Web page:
now I see

In Joe Stowell’s excellent talk on Monday, he distinguished between the Greek terms for good, agathos and kalos.  He said that agathos meant something like moral purity and kalos meant acts of service.  He illustrated the difference by saying that if you pass by a pornographic shop on the street, that is agathos good works, and if you give $5 to a panhandler, that is kalos goodness.

When I wrote to thank him for his speech, I jokingly asked whether giving $5 to a panhandler is really a kalos deed, or have you just bought that fellow a drink?  Joe responded back in kind, saying that Jesus healed a blind man without wondering whether he would use his newfound sight to stare at women.

Joe meant it as a joke, but it got me thinking.  I have never considered what it would have been like to be tempted in the very area that I was healed by Jesus.  Would a former blind man think twice before using his redeemed sight to sin?  If it was me, I think I would.

Then it struck me that I am that blind man.  We read Augustine in class this morning, and he said that our vitiated nature has been restored by Christ.  Just as it would be unthinkably inappropriate for a healed blind man to use his restored sight to lust, so it is wrong for us to use any of our redeemed members for sin.  As Paul says in 1 Cor. 6:19-20, “you were bought at a price.  Therefore honor God with your body.” 







10 responses to “now I see”

  1. man…nice one!

    “Just as it would be unthinkably inappropriate for a healed blind man to use his restored sight to lust, so it is wrong for us to use any of our redeemed members for sin.”

    that line packed a punch…makes me think about those particularly healed areas in my life and how I use them to sin.

  2. Thanks for the great thought…

  3. Quite well put. Jesus saved me KNOWING I would still sin with my new found freedom, yet I have been told not to give cash to the homeless because the MIGHT buy drugs with it.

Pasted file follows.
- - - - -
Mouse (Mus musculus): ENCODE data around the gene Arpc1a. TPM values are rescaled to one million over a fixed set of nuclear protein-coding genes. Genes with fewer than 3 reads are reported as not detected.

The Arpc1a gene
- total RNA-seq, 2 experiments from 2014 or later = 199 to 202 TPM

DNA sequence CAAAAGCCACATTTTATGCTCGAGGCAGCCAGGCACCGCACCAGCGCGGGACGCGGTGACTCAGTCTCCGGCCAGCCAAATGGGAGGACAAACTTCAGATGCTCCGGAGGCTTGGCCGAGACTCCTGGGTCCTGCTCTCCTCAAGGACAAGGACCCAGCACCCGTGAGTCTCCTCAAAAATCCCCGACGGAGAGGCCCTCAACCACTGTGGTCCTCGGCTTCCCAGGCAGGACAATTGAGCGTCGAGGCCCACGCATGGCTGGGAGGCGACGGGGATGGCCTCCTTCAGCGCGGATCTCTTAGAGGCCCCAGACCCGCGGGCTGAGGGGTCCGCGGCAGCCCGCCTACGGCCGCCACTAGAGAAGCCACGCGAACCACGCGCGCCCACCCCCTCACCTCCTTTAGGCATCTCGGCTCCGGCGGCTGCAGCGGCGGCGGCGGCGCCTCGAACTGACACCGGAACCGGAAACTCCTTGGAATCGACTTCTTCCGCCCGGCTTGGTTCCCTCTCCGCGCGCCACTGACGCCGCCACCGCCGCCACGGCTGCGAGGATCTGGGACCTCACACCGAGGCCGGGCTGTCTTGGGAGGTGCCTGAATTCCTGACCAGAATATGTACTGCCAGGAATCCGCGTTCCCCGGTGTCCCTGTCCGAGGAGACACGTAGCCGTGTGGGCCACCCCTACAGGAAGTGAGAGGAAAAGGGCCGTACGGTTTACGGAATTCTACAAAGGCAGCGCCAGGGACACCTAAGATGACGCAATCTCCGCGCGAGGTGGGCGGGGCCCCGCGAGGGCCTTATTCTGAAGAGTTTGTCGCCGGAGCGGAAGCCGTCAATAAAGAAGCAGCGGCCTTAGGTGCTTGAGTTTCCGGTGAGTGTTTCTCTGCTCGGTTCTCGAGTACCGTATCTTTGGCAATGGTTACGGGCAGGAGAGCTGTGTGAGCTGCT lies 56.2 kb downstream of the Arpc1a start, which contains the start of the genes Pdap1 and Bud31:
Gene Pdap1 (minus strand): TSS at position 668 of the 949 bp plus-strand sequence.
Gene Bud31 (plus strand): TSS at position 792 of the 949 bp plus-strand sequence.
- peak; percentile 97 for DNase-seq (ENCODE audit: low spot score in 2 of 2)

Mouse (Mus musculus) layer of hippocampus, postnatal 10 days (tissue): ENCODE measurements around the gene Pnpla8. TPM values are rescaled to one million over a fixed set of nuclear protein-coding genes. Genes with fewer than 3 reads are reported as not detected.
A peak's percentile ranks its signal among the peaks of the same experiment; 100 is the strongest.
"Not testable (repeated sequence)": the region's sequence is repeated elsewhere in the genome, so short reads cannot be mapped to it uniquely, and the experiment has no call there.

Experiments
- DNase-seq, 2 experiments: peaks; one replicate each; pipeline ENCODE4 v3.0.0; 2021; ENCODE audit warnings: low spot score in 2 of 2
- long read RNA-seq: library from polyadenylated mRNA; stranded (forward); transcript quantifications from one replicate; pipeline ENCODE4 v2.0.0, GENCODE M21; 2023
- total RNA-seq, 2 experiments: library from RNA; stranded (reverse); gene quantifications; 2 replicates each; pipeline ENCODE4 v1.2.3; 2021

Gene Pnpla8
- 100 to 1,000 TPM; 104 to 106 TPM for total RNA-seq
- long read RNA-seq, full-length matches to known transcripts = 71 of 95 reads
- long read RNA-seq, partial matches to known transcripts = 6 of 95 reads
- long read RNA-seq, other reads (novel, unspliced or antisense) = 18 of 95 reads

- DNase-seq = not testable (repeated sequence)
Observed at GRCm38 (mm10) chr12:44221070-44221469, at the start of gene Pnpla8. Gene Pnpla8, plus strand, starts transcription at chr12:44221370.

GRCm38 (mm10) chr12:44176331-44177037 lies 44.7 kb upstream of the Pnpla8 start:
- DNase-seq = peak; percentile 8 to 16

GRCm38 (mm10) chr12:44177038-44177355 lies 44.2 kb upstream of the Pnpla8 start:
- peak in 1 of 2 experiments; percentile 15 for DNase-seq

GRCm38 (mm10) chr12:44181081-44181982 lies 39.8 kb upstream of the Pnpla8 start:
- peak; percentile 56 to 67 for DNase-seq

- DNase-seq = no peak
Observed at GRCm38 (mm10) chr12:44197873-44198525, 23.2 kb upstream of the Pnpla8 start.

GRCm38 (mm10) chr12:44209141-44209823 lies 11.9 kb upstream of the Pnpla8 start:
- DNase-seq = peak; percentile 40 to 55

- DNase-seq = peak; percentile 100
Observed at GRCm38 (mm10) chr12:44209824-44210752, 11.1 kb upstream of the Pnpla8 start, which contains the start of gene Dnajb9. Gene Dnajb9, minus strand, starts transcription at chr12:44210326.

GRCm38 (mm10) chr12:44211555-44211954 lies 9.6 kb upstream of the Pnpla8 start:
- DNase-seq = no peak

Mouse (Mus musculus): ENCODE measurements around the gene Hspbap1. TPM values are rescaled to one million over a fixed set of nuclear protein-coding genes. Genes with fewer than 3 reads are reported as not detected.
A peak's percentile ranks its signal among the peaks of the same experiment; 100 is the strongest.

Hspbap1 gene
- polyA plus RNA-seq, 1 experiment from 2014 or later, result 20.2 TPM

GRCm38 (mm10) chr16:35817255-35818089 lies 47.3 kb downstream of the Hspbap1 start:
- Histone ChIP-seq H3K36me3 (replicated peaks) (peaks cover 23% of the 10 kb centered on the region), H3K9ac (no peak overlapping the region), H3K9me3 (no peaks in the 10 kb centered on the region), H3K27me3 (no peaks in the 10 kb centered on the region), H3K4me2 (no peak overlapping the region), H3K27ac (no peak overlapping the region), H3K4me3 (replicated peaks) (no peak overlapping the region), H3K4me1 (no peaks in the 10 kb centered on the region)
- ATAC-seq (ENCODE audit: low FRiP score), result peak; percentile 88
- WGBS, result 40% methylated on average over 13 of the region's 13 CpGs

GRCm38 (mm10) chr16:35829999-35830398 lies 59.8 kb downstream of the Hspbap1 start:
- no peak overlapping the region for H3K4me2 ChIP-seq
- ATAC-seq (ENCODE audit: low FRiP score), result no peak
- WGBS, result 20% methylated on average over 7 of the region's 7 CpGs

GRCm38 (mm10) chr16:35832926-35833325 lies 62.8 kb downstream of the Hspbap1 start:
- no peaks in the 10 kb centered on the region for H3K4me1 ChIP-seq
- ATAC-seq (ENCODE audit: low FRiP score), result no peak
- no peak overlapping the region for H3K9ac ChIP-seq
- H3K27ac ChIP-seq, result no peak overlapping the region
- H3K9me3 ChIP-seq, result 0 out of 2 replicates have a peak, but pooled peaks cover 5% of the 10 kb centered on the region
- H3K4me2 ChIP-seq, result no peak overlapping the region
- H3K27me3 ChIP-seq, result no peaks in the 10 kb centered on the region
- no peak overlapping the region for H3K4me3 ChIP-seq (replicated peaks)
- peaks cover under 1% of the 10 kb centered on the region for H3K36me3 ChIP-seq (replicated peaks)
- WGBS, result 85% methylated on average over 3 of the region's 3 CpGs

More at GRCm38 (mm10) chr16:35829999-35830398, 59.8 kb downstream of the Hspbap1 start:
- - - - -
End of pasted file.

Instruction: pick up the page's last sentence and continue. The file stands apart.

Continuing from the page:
(Of course, the solution is to give to homeless shelters and not to the homeless directly; the money goes further that way and feeds more people.)

  4. Why would you waste that insight on a blog entry when you could so easily write a book about this, with each chapter being about how we SHOULD use our redeemed members to glorify GOd and how instead we use them for Christ. Intro would be “me and my good buddy Joe Stowell were talking…” And it could be marketed as the super practical life-and-holiness followup to HIAPOE. The book title/’80s song could be “It’s a Sin” (Pet Shop Boys)… Although the kalos/agathos distinction is a little too simplistic; definitely overlapping semantic domains at play here (i.e. “What good [agathon] deed shall I do that I may inherit eternal life?” “Why do you call me good [agathou]? There is only one who is good [agathos], God.”

    Kind of like the philia/agape distinction that preachers often draw.

  5. mikewittmer


    Next you’re going to tell me that “dunamis” doesn’t mean “dynamite”! Or that we aren’t comprised of 3 parts: spirit, soul, and body. Or that invisible things don’t lnecessarily last forever. Maybe “Common Mistakes Preachers Make” would make a more interesting book?

  6. “Common Mistakes Preachers Make”. Now, that would be a good book! You could even get Dr. Meadors involved. I seem to remember him bringing up a few of those in class. I only hope that I have not committed anything that would appear in such a book. 🙂

    Your thoughts in this post really did strike a chord. I think we need to be careful not to erect criteria that people must meet before we are willing to show them love and compassion. Isn’t that the core of the gospel? “While we were still sinners, Christ died for us” (Rom. 5:8).

  7. BTW, I was watching my son with most of my mind while I typed that comment. I meant that each chapter would be about a different member (eyes, feet, hands, etc.) and how we SHOULD use it for redemptive work, but instead use it for SIN.

    And dunamis absolutely DOES mean dynamite. As Meadors puts it, “Chucky said so on TV last Sunday.”

  8. […] about this, I invite you to check out a couple of posts from one of the presenters – here and here.  To listen to the three presentations from the conference, click […]

  9. Gary T. Meadors

    I n t e r e s t i n g … interesting how you can say what may be true and butcher Greek all at the same time. I guess that’s God’s truth-protect valve.

    Whatever happened to NT1?

  10. Gary T. Meadors

    PS My Greek reference is to the illegitimate totality transfer applied to Greek terms translated “good.”

    A lot of this stuff comes from Wuest’s Bad Word Studies.

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